Chapter 8. Planned Change. Murphy (1999) suggests that “change is inevitable, but growth is optional.” . A fundamental difference in management and leadership is that managers continue the status quo and leaders embrace change. Types of Change. Planned change
Murphy (1999) suggests that “change is inevitable, but growth is optional.”
Persons skilled in the theory and implementation of planned change
Regardless of the type of change, all major change brings feelings of achievement, loss, pride, and stress.
Planned change, feelings of achievement, loss, pride, and stress.in contrast to accidental change or change by drift, is change that results from a well-thought-out and deliberate effort to make something happen.
Forces driving to reach the goal
Forces restraining from reaching the goal
Opportunity for advancement
Status, social gratification
Family supportive of efforts
Low energy level
Limited financial resources
Time with family already limited
Degree of resistance for each individual depends on four things:
(Adapted from Perlman & Takacs, 1990).
Bushy and Kamphuis (1993), building on that work of Rodgers (1983), identified six behavioral patterns commonly seen in response to change: innovators, early adapters, early majority, late majority, laggards, and rejectors.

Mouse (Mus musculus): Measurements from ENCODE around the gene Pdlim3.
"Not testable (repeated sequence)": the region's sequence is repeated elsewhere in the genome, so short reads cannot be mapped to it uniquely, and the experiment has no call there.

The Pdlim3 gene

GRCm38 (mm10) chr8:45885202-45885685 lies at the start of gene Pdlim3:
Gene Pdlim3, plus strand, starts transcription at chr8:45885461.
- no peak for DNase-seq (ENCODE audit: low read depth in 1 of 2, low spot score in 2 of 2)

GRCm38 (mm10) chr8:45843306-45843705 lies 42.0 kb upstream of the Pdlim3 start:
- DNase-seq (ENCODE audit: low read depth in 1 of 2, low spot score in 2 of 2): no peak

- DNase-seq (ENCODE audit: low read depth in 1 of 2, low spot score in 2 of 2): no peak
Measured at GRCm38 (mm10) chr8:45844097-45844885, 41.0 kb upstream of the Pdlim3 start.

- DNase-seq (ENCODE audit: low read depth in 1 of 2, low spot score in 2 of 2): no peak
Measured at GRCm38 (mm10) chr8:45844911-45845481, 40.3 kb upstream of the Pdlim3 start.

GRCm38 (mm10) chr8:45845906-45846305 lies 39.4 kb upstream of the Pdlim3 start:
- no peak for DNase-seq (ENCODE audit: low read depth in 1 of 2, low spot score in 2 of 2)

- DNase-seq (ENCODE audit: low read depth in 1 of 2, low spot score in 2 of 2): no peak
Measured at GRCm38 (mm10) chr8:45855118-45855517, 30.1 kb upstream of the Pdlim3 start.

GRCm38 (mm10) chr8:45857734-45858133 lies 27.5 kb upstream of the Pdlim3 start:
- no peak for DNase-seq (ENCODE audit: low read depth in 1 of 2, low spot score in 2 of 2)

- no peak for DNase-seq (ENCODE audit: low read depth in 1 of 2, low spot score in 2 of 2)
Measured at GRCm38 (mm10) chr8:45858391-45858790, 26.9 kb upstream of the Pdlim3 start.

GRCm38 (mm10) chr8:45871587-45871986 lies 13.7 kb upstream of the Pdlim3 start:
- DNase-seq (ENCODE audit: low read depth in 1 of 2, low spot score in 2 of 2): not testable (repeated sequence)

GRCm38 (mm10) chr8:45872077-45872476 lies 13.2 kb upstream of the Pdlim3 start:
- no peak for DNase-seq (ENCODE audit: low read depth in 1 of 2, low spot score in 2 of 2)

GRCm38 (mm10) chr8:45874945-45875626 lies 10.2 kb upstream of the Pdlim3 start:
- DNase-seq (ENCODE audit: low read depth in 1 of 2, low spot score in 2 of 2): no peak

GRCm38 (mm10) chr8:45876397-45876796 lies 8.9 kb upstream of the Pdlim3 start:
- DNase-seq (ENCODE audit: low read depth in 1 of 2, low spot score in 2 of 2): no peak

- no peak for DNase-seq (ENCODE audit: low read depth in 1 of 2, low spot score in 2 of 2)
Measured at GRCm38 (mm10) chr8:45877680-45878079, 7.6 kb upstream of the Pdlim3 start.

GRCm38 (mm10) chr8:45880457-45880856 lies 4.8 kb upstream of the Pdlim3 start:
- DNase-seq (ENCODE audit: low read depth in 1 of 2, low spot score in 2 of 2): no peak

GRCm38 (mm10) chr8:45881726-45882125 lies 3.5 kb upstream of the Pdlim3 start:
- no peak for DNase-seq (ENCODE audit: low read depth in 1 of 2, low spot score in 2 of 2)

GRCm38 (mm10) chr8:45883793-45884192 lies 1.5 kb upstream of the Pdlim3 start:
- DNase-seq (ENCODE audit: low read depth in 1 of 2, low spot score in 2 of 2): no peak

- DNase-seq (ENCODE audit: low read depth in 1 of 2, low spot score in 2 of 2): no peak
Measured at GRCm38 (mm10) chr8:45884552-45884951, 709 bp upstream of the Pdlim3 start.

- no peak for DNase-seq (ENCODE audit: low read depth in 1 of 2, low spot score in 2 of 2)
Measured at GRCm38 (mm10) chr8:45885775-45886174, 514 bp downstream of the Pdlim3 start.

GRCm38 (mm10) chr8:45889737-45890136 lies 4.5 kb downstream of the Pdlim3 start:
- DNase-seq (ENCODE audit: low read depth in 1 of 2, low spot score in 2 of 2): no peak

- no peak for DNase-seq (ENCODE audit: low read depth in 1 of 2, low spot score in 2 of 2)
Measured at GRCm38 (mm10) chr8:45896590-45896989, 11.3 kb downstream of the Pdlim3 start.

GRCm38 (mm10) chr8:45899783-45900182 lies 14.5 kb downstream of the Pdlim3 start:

Pesut (2000) classifies individuals as either crusaders or tradition bearers in response to their propensity to seek change.
Perhaps the greatest factor contributing to the resistance encountered with change is a lack of trust between the employee and the manager or the employee and the organization.
Whenever possible, all those who may be affected by a change should be involved in planning for that change.
When information and decision making are shared, subordinates feel that they have played a valuable role in the change.
Porter-O’Grady (2003) suggests that the manager’s behavior is the single most important factor in how people in the organization accept change.
The only way to conserve an organization is to keep it changing.